New homes are the most energy efficient, but could they be better?
Elmhurst recognises that new build homes are better from an energy point of view than the vast majority of existing homes. In fact the Department of Communities and Local Government (DCLG) recently released statistics that show that 75% of new builds are ‘A’ or ‘B’ rated on the Energy Performance Certificate (EPC) scale and only 12% of existing dwellings are the same.
However the statistics also show a worrying trend for the new build industry and in our opinion set off alarms bells for consumers. Only yesterday a new push has been made by the House Building Federation; this followed a demand from HM treasury that the industry delivers the promised 1 million new homes in this parliamentary term (see news item).
The new statistics reveal that there were 47,435 EPCs lodged for new build homes in England and Wales in Quarter 1 2016; this was a decrease of 5% compared to the same quarter in 2015. The EPC is produced at the end of the building process and is a legal requirement to present when marketing the home and is given to potential purchasers. The drop in numbers seems odd, as the housing industry suggest that they are building more new homes?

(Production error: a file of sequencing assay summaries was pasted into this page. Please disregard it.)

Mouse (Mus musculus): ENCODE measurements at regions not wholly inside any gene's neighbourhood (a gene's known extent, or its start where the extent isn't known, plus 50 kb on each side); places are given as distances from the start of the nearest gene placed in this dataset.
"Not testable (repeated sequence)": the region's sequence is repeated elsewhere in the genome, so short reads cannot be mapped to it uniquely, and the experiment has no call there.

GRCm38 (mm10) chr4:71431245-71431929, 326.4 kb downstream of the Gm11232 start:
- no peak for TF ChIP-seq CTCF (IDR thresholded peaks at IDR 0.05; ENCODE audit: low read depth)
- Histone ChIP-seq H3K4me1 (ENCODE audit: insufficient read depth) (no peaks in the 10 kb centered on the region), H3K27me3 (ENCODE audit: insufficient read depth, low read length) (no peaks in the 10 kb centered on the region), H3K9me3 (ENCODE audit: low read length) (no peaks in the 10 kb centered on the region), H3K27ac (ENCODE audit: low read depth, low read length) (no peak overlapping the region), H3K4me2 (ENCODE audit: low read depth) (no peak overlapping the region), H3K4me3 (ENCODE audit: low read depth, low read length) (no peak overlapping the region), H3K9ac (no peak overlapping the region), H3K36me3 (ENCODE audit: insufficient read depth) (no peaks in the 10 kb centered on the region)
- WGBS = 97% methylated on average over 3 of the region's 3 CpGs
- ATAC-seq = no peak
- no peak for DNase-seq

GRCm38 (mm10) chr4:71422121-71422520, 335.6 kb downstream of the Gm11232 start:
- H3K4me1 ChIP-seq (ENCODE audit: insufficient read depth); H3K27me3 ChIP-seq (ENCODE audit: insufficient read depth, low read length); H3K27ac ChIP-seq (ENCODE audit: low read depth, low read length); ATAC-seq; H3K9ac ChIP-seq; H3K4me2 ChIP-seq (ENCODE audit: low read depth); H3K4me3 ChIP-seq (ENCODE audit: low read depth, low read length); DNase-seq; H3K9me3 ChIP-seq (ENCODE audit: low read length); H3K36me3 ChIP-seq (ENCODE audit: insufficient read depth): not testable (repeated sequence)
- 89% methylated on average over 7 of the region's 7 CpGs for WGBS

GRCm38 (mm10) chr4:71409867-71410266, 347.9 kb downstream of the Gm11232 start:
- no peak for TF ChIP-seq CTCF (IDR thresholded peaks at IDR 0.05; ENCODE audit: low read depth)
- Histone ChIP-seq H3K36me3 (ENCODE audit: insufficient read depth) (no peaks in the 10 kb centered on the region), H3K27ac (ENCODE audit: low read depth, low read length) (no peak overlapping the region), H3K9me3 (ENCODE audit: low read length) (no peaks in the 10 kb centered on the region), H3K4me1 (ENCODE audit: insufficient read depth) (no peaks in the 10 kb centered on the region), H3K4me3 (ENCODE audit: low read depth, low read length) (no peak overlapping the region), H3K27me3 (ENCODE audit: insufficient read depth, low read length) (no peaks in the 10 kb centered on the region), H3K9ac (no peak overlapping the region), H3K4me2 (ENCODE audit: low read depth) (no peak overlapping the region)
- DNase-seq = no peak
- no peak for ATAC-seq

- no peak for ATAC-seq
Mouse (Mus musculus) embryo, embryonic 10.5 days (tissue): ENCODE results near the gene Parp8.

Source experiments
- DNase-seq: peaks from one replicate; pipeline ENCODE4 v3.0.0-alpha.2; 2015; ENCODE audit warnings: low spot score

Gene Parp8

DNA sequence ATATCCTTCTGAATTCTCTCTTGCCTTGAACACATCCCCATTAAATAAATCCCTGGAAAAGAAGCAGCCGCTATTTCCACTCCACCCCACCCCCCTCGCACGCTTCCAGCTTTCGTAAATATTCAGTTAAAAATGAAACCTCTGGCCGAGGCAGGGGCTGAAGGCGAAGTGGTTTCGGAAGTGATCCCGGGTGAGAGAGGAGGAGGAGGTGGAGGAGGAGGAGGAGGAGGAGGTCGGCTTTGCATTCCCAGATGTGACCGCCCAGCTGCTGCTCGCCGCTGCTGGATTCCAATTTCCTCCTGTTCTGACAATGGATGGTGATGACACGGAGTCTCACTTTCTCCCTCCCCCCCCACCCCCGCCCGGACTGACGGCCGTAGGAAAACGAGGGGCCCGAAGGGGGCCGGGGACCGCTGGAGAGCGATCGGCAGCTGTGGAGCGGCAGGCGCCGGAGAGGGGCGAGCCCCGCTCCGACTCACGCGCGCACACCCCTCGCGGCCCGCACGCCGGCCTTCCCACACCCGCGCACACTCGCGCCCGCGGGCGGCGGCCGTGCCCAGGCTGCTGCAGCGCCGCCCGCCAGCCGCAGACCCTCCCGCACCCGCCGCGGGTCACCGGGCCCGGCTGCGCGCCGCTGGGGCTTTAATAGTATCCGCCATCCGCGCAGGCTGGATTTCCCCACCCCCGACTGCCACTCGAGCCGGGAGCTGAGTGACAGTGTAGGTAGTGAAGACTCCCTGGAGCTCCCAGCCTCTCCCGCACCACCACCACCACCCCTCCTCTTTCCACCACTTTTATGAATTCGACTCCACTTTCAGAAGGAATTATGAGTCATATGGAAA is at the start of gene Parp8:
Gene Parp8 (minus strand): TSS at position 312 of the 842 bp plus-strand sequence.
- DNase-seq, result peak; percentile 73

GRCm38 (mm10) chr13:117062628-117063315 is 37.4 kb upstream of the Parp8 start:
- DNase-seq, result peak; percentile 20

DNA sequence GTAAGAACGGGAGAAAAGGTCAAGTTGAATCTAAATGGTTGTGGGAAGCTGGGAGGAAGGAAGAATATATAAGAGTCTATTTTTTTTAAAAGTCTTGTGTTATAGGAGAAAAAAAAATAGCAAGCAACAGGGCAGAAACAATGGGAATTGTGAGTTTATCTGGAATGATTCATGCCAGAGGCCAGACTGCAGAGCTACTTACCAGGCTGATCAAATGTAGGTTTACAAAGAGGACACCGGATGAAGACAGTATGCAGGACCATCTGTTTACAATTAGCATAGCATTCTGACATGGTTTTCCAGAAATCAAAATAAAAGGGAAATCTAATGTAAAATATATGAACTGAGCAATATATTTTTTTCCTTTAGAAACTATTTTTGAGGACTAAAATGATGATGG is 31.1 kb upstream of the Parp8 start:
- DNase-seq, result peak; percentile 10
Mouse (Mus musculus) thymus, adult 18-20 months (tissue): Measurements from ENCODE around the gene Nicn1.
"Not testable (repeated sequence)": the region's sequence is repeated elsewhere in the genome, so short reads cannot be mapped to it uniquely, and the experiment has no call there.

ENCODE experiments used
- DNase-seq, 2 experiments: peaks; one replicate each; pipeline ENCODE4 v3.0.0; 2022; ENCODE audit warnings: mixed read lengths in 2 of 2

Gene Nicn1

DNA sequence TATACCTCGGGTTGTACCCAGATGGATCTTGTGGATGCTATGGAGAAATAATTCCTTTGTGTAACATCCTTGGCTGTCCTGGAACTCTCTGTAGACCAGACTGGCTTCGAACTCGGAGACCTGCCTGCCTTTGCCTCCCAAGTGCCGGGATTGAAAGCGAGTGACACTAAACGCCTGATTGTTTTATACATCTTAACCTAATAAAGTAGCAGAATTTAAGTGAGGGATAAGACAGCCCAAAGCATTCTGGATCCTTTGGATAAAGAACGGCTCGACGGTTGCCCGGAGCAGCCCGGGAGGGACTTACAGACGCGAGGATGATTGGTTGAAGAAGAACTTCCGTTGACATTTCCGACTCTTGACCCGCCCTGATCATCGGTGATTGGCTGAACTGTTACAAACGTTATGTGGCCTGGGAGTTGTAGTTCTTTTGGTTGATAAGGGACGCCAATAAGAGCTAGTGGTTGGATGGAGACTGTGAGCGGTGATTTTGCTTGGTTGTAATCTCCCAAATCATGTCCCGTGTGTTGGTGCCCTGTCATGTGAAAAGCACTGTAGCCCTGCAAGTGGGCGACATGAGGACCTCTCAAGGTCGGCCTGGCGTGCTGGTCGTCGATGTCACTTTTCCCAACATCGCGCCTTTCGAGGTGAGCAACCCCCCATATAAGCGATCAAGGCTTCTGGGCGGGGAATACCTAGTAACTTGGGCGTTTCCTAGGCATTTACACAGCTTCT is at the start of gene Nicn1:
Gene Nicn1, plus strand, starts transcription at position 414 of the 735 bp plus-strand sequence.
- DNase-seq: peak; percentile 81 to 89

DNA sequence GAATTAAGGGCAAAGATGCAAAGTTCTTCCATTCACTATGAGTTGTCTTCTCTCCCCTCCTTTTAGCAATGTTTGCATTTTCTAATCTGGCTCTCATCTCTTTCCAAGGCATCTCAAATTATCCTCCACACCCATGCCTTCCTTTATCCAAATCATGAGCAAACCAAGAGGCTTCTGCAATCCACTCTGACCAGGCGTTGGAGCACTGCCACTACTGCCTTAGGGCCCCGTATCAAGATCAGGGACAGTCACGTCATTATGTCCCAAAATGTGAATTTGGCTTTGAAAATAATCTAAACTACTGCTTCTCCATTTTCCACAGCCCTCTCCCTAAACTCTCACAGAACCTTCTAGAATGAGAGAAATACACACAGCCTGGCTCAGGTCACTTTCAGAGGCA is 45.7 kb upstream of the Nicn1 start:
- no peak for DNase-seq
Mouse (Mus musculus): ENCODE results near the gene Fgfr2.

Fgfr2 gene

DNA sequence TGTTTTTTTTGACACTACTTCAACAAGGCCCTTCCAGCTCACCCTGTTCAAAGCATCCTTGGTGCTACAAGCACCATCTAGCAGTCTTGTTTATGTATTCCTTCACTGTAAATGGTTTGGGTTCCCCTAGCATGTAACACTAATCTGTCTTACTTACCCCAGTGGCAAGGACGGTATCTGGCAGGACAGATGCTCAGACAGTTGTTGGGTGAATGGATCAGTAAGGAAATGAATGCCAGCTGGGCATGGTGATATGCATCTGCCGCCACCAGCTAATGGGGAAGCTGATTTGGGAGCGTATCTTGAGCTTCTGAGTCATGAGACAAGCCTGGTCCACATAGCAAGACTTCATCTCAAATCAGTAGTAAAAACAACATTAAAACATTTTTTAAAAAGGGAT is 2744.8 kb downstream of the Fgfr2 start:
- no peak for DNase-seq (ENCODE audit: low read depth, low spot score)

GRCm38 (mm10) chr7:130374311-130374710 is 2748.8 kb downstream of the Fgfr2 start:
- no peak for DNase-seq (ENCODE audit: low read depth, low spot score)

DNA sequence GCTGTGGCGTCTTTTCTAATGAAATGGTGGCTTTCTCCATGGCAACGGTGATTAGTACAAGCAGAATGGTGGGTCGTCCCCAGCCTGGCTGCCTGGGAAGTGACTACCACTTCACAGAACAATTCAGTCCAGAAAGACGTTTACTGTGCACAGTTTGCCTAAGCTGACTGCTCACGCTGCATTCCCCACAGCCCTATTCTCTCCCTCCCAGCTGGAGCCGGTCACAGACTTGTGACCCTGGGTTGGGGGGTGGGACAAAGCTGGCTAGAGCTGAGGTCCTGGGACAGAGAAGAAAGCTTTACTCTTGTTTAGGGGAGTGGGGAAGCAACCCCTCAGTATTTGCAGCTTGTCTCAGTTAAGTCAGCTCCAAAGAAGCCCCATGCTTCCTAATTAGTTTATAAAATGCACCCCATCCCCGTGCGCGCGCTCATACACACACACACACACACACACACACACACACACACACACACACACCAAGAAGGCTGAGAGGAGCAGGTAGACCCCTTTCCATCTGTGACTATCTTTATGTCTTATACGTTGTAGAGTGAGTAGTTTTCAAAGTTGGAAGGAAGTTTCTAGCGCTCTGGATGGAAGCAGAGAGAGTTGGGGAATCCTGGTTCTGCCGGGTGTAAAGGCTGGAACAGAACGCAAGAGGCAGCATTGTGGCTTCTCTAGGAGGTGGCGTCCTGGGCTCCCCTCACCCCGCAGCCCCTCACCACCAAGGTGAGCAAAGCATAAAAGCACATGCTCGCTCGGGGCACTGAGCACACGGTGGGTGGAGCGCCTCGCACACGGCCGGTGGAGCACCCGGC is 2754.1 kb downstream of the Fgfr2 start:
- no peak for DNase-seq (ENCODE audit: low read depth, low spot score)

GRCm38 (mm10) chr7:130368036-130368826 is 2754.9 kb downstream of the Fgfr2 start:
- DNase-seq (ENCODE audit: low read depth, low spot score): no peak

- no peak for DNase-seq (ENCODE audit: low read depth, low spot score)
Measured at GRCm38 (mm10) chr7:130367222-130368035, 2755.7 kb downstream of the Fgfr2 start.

The following table also displays that the average new build home in England and Wales is using more energy per m2 and also emitting more CO2 emissions, than last year. This is very worrying and something we need to keep an eye on.
What this means for home owners is they will have larger fuel bills for these properties, year after year that they live in them, and they will emit more carbon dioxide due to this. This comes against a back drop last year where the Government out of the blue removed any new intention to improve the building regulations to aim towards the zero carbon targets; which had previous been expected and planned for by the industry. This removal was seen as a carrot to builders, to remove unnecessary regulation (red tape) and get on with building more new homes.
Effectively this shows that the new 1 million homes that we build will consume more energy than would have otherwise been the case. In an effort to drive up home building volumes the standards are not changing. We at Elmhurst believe that whoever is the next Government will regret this, and will end up building more Power stations than would otherwise have been needed; and more importantly the consumers who purchase the shiny new home will be left with larger fuel bills than could have been expected.
Elmhurst is disappointed in these figures and hope that the trend doesn’t continue, but with no new targets to aim for the only losers will be the general public. We at Elmhurst appreciate that new build homes are better from an energy consumption point of view than the vast majority of existing properties, but we also believe we as a nation can and should do better, we can drive down energy costs and build better homes for this and the next generation. These figures display a worrying trend and something that needs to be addressed.
Stuart Fairlie – Head of Technical